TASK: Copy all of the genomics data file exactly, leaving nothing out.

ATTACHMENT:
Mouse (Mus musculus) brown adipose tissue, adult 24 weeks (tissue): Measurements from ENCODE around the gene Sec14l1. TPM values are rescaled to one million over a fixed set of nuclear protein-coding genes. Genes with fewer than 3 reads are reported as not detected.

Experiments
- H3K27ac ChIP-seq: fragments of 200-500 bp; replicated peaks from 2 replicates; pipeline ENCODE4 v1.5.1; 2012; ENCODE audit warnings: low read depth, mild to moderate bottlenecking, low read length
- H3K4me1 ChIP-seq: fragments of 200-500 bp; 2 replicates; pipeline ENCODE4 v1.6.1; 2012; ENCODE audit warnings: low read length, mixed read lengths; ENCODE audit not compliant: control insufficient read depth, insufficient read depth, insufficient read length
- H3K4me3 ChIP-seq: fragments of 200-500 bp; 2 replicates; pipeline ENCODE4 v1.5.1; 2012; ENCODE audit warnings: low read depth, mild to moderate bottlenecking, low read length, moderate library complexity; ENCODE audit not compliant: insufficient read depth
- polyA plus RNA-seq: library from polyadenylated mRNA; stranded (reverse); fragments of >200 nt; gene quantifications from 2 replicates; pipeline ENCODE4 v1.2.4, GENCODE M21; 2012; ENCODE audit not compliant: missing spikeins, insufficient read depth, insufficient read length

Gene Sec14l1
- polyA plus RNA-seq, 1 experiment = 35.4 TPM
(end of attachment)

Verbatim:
Mouse (Mus musculus) brown adipose tissue, adult 24 weeks (tissue): Measurements from ENCODE around the gene Sec14l1. TPM values are rescaled to one million over a fixed set of nuclear protein-coding genes. Genes with fewer than 3 reads are reported as not detected.

Experiments
- H3K27ac ChIP-seq: fragments of 200-500 bp; replicated peaks from 2 replicates; pipeline ENCODE4 v1.5.1; 2012; ENCODE audit warnings: low read depth, mild to moderate bottlenecking, low read length
- H3K4me1 ChIP-seq: fragments of 200-500 bp; 2 replicates; pipeline ENCODE4 v1.6.1; 2012; ENCODE audit warnings: low read length, mixed read lengths; ENCODE audit not compliant: control insufficient read depth, insufficient read depth, insufficient read length
- H3K4me3 ChIP-seq: fragments of 200-500 bp; 2 replicates; pipeline ENCODE4 v1.5.1; 2012; ENCODE audit warnings: low read depth, mild to moderate bottlenecking, low read length, moderate library complexity; ENCODE audit not compliant: insufficient read depth
- polyA plus RNA-seq: library from polyadenylated mRNA; stranded (reverse); fragments of >200 nt; gene quantifications from 2 replicates; pipeline ENCODE4 v1.2.4, GENCODE M21; 2012; ENCODE audit not compliant: missing spikeins, insufficient read depth, insufficient read length

Gene Sec14l1
- polyA plus RNA-seq, 1 experiment = 35.4 TPM